Use this URL to cite or link to this record in EThOS: http://ethos.bl.uk/OrderDetails.do?uin=uk.bl.ethos.661069
Title: Plant protection using arbuscular mycorrhizal fungi
Author: Rewcastle, J.
Awarding Body: University of Edinburgh
Current Institution: University of Edinburgh
Date of Award: 2005
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Abstract:
The interaction between several species of arbuscular mycorrhizal fungi, micropropagated strawberry plants and Phytophthora fragariae, the pathogen that causes red stele disease of strawberry plants, was investigated. The optimum temperature for germination of zoospore cysts of P. fragariae in vitro was found to be 15°C, and growth of the emerging germ tube was significantly orientated towards the strawberry root tip. Cyst germination was reduced in the presence of a mycorrhizal strawberry root. Elsanta was more susceptible to P. fragariae than the cultivar Rhapsody. A low level of colonisation of Elsanta with the arbuscular mycorrhizal fungi Glomus mosseae, Glomus intraradices or Glomus fistulosum resulted in a significantly greater amount of total phosphorus in plant shoots compared to non-mycorrhizal plants, although further increases in the percentage of root colonisation by the fungi had no effect on the plants. The presence of these mycorrhizal fungi had no effect on disease due to subsequent inoculation of the plants by P. fragariae. Increasing colonisation of Elsanta by Scutellospora nodosa was correlated with a significant increase in plant size and additional phosphorus uptake. However, these same plants exhibited greater levels of disease due to the following inoculation with P. fragariae. A low level of root colonisation of Elsanta by Acaulospora scrobiculata caused significant increases in plant size and phosphorus uptake up to a threshold level of root colonisation beyond which further increases had no affect on the plant. The results are discussed in relation to the utilisation of specific strains of arbuscular mycorrhizal fungi as inoculants of micropropagated strawberry plants of particular cultivars with the potential to increase plant growth and reduce the level of disease due to soil-borne plant pathogens.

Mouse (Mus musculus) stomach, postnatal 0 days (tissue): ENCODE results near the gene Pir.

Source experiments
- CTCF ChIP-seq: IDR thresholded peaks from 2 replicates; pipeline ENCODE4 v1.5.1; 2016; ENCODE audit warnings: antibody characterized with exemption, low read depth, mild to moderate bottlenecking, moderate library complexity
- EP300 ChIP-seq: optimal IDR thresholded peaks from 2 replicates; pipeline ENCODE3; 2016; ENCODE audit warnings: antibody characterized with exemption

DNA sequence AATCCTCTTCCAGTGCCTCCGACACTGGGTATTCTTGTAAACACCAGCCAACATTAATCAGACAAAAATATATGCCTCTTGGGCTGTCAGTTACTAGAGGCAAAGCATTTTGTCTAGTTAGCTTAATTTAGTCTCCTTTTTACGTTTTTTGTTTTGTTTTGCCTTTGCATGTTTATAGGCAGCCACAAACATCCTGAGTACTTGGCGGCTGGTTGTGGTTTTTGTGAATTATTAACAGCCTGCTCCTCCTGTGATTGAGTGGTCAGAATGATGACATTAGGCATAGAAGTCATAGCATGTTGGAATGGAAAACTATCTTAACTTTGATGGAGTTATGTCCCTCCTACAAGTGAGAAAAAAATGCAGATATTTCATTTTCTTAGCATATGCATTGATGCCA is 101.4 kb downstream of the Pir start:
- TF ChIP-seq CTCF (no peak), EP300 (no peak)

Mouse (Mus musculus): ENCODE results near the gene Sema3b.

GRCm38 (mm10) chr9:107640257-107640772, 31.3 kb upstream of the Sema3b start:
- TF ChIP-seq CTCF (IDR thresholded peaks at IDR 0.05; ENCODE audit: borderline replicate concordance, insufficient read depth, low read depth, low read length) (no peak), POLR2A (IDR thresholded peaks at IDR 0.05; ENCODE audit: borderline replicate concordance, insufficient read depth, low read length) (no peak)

Supervisor: Not available Sponsor: Not available
Qualification Name: Thesis (Ph.D.) Qualification Level: Doctoral
EThOS ID: uk.bl.ethos.661069  DOI: Not available
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